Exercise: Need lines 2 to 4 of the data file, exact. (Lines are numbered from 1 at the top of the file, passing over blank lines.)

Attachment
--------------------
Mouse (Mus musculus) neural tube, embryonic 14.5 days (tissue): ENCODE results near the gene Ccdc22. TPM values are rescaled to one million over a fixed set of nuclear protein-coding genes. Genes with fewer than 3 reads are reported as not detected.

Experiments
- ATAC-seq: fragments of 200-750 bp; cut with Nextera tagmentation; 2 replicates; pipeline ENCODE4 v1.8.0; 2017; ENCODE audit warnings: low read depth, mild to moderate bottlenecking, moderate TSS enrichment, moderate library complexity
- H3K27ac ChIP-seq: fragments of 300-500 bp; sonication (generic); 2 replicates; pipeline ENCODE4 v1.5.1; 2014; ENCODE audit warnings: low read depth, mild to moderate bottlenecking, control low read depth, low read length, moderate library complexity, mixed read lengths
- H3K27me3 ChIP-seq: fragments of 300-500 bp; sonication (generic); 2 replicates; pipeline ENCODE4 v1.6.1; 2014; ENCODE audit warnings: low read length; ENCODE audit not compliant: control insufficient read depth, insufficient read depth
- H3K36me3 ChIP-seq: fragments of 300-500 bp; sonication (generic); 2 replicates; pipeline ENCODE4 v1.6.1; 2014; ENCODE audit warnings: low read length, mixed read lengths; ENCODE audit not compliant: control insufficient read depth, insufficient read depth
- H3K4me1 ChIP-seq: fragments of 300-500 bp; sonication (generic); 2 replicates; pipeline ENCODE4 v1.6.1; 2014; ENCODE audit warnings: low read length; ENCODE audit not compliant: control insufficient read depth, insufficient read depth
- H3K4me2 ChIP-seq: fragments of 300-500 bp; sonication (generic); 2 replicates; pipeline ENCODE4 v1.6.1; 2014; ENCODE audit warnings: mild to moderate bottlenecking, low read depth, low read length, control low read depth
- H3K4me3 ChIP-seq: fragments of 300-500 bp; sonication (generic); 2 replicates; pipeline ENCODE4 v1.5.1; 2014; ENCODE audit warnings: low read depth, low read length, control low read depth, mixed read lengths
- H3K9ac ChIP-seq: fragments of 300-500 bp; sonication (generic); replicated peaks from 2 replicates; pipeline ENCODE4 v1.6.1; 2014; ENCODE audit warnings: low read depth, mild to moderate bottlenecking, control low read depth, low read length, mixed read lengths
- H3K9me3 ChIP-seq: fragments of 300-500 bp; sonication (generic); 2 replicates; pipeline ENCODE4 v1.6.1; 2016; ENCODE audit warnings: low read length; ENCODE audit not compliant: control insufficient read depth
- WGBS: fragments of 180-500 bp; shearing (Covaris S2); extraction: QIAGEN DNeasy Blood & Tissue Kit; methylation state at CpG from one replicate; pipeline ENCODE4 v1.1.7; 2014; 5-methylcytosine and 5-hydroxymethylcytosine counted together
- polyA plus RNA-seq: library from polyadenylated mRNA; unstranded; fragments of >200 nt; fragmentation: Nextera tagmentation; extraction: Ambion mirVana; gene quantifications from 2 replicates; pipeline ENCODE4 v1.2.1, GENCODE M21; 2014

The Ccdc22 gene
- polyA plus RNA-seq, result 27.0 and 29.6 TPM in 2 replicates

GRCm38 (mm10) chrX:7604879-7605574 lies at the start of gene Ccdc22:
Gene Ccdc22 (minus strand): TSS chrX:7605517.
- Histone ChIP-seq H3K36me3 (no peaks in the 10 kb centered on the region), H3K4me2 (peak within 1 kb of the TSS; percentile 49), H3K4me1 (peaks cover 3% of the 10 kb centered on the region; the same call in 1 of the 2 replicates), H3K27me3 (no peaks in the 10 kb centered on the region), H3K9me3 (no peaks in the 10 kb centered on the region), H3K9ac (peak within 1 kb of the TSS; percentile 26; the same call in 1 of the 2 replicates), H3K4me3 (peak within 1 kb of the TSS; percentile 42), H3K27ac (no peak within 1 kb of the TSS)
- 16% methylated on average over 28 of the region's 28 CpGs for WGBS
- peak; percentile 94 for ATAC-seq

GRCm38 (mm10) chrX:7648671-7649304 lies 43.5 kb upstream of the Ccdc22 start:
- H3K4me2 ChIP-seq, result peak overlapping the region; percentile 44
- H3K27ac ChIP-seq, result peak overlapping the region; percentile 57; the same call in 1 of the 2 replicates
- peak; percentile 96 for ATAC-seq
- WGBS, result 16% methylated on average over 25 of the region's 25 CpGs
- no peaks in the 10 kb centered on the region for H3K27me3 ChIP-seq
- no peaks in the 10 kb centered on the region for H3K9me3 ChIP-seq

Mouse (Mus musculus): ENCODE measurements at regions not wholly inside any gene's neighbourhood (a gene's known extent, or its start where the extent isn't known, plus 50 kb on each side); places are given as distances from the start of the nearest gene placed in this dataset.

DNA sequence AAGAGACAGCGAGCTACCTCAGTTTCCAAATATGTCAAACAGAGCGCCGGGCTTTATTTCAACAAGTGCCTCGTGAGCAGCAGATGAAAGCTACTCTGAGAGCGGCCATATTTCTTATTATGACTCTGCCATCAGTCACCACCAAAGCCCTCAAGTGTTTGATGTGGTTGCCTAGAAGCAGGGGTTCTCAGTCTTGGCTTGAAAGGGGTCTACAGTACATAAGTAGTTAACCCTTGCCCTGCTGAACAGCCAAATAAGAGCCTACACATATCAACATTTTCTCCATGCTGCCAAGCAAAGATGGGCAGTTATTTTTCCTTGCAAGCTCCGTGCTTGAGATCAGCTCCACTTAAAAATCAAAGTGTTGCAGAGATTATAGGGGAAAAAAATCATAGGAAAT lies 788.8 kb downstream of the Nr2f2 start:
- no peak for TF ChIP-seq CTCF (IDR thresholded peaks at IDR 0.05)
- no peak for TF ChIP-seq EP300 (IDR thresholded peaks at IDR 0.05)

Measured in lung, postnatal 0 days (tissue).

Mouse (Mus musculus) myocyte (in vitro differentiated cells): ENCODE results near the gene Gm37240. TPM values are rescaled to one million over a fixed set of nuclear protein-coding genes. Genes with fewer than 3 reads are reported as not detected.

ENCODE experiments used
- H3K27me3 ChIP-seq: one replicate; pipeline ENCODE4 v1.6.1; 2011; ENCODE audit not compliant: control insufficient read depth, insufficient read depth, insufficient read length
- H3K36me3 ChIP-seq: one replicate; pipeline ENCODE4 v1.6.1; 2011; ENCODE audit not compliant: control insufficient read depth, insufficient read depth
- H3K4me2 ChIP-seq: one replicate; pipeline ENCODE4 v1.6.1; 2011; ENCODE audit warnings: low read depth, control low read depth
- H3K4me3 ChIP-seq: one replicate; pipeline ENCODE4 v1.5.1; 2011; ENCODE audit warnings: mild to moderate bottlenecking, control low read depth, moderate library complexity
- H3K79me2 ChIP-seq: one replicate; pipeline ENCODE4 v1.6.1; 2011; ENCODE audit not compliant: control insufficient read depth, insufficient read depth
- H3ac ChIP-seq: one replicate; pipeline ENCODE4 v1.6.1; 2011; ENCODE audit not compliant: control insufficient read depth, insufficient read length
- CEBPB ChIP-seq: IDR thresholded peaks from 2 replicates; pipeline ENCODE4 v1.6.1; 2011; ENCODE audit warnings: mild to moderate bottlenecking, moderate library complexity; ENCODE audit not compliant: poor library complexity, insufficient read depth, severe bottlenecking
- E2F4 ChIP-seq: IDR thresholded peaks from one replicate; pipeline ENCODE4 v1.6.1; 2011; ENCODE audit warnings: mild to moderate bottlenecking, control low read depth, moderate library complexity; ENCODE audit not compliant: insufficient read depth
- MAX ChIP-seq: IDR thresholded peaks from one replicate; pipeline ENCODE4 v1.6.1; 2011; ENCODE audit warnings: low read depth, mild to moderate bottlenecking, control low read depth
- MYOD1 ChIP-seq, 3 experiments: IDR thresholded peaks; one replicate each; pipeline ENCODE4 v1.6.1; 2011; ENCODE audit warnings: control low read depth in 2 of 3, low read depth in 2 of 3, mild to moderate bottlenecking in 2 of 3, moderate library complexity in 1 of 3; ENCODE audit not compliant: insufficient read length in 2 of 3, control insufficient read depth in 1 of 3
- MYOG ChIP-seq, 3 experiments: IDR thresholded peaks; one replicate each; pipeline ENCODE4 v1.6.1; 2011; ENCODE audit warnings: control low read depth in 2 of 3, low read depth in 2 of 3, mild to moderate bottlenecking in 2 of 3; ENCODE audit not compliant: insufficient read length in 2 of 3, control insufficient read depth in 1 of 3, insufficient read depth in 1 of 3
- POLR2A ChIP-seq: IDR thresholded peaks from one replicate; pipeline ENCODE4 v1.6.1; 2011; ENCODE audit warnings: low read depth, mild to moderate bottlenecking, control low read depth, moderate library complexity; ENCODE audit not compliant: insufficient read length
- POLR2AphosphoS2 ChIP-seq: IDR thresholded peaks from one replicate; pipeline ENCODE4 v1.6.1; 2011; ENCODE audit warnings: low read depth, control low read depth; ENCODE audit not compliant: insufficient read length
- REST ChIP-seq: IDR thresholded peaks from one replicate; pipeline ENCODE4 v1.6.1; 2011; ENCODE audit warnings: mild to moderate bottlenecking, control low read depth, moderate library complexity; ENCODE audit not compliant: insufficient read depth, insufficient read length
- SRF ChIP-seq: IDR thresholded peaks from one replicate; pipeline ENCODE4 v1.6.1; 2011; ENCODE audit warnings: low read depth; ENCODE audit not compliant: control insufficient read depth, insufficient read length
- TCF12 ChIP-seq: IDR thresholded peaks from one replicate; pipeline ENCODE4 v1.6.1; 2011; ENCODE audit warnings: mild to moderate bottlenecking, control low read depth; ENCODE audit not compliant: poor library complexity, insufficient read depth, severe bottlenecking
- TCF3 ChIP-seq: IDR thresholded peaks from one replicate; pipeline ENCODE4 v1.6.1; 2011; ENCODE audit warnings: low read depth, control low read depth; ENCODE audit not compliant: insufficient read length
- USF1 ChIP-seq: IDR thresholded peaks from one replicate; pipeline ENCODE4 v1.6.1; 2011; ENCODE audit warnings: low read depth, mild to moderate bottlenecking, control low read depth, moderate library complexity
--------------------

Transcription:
Experiments
- ATAC-seq: fragments of 200-750 bp; cut with Nextera tagmentation; 2 replicates; pipeline ENCODE4 v1.8.0; 2017; ENCODE audit warnings: low read depth, mild to moderate bottlenecking, moderate TSS enrichment, moderate library complexity
- H3K27ac ChIP-seq: fragments of 300-500 bp; sonication (generic); 2 replicates; pipeline ENCODE4 v1.5.1; 2014; ENCODE audit warnings: low read depth, mild to moderate bottlenecking, control low read depth, low read length, moderate library complexity, mixed read lengths